A mentally unstable Vietnam war veteran works as a night-time taxi driver in New York City where the perceived decadence and sleaze feeds his urge for violent action, attempting to save a preadolescent prostitute in the process.
Robert De Niro,
An eager and idealistic young attorney defends an Alcatraz prisoner accused of murdering a fellow inmate. The extenuating circumstances: his client had just spent over three years in solitary confinement.
A young boy dies from a stray bullet during a shootout between a cop and mob family member who had previously been supiciously given probabtion, only to break its terms. New York's Deputy Mayor, Kevin Calhoun starts digging for information. Written by
When Kevin Calhoun and Marybeth Cogan are out on the boat, shots from the inside seem to indicate that the water is choppy, but exterior shots show calm water. See more »
Mayor John Pappas:
Your power? What good are you to the people without it? But down deep you know there's a line you can't cross, and after a thousand trades and one deal too many, the line gets rubbed out.
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I read the negative comments before viewing this film and undeterred, went ahead and started watching. I admit that I had to rewind quite a few times as the film is incredibly complex, involved and full of detail. That is a good thing but also, quite unexpected in this culture of car chases, explosions, gratuitous sex and general violence that substitute for plot and character development. In fact, what a welcome departure, however, I am so used to not paying a lot of attention to what I watch.
This film is chock full of character development and plot line; the kind that we used to analyze when I was in high school. It requires actual mental participation on the part of the viewer. What a nice change. I would compare it to 'All The President's Men' in terms of generic subject matter. That is, it is a mystery about intense misconduct on the part of elected officials and those with enough influence upon officials to essentially 'own' them.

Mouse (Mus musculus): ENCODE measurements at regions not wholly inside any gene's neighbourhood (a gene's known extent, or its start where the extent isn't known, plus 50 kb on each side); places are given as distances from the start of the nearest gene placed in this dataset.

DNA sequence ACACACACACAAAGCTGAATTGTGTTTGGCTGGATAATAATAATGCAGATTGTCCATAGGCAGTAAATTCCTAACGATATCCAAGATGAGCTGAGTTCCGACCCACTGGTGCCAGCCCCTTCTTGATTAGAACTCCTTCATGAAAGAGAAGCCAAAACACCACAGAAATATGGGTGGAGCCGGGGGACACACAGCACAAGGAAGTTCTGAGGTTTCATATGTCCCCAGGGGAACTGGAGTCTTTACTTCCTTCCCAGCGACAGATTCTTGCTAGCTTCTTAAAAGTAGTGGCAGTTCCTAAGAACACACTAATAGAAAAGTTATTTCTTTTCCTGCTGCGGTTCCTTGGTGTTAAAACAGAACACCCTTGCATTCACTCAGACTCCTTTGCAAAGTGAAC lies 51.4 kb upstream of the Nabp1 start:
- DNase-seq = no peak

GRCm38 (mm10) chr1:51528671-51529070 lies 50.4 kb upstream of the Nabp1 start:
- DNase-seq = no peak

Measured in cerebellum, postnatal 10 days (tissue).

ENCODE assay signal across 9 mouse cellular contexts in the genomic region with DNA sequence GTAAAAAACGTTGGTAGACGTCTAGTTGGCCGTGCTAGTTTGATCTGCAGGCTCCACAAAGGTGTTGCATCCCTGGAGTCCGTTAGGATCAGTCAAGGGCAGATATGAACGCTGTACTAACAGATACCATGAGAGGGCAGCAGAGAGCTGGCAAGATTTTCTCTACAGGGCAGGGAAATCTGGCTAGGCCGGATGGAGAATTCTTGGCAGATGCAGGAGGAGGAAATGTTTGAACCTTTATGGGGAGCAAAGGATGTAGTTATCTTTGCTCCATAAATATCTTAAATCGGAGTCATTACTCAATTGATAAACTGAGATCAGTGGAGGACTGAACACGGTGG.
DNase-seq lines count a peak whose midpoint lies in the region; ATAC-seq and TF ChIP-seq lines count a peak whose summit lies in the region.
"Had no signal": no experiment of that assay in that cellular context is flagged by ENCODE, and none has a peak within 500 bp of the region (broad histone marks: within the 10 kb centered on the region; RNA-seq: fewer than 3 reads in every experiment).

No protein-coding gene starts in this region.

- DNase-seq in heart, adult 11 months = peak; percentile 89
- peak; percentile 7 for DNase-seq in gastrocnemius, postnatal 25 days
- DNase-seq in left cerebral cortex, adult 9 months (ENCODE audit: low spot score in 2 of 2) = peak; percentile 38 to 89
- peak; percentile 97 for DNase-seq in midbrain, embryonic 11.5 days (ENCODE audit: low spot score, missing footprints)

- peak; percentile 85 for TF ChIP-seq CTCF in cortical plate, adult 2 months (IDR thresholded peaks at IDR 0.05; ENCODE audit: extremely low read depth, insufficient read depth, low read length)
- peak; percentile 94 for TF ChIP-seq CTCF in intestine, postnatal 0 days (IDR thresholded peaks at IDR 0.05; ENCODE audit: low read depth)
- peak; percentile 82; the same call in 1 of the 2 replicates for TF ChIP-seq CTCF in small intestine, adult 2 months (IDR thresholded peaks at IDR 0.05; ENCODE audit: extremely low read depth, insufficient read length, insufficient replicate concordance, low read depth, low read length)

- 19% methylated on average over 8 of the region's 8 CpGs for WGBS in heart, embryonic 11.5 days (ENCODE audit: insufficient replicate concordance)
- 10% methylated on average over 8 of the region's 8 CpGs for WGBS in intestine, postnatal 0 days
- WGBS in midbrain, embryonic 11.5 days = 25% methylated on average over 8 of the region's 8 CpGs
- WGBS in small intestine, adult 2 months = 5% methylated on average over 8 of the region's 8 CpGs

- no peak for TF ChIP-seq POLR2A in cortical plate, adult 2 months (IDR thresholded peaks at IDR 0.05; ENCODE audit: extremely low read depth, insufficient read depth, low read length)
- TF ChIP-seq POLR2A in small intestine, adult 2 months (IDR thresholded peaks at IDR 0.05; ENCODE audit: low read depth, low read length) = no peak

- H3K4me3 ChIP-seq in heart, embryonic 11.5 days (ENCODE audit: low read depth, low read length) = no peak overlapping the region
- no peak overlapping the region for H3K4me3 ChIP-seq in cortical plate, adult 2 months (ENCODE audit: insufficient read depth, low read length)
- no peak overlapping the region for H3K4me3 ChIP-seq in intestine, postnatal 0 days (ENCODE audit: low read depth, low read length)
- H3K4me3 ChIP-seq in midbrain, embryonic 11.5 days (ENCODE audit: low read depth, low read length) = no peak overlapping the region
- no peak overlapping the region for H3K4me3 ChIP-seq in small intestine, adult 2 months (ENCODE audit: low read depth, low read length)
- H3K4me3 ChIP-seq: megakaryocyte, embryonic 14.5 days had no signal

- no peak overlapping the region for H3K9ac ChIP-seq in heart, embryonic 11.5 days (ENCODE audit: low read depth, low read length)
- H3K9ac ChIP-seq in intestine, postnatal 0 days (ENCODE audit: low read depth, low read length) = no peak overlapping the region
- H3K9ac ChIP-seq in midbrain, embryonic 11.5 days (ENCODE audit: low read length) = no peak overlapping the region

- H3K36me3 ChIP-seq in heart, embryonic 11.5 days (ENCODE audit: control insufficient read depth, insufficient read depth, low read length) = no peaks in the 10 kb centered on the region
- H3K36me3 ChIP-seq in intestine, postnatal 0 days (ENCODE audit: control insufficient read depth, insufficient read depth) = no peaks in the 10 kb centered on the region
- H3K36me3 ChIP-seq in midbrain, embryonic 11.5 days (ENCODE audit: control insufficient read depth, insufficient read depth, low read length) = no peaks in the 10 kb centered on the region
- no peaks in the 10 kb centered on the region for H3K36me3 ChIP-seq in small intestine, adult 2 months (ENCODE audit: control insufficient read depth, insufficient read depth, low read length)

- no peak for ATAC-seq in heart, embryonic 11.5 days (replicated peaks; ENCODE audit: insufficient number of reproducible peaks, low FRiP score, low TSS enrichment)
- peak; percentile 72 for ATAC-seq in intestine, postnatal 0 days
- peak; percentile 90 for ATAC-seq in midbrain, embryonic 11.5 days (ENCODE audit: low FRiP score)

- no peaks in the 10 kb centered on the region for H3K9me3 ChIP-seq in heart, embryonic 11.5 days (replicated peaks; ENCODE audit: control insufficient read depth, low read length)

Unlike 'All The President's Men', this film makes an effort to give a couple of the characters actual personality. In this sense the movie is a character study like 'The Negotiatior' with Samuel Jackson and Kevin Spacey. In that movie, their characters are both city employees and the plot is extremely intense. Yet, the plot is dependent on the ability of their characters to cooperate with each other, trust each, and ultimately unite together against the corrupt Police Department. There is more gun fire in this film and the specific plot is different but generically, there are many similarities.
I WILL say that City Hall requires a whole lot more concentration. In fact, I was struck how parallel it was to past and present political scandals I've seen in my life going back to Watergate. The thing is, the public knows that something is wrong, for sure! but following the details is hard to do. This movie is not even close to being as complex as real life but it actually is realistic to life in its complexity. I think that is one of the reasons that previous posters have criticized the film: unrealistic expectations.
If one watches this knowing what they are about to see and are up to the experience, it really is excellent! I watched it 3 times in a row! The acting is superb and the directing is flawless. The weakest link is John Cusak's accent.
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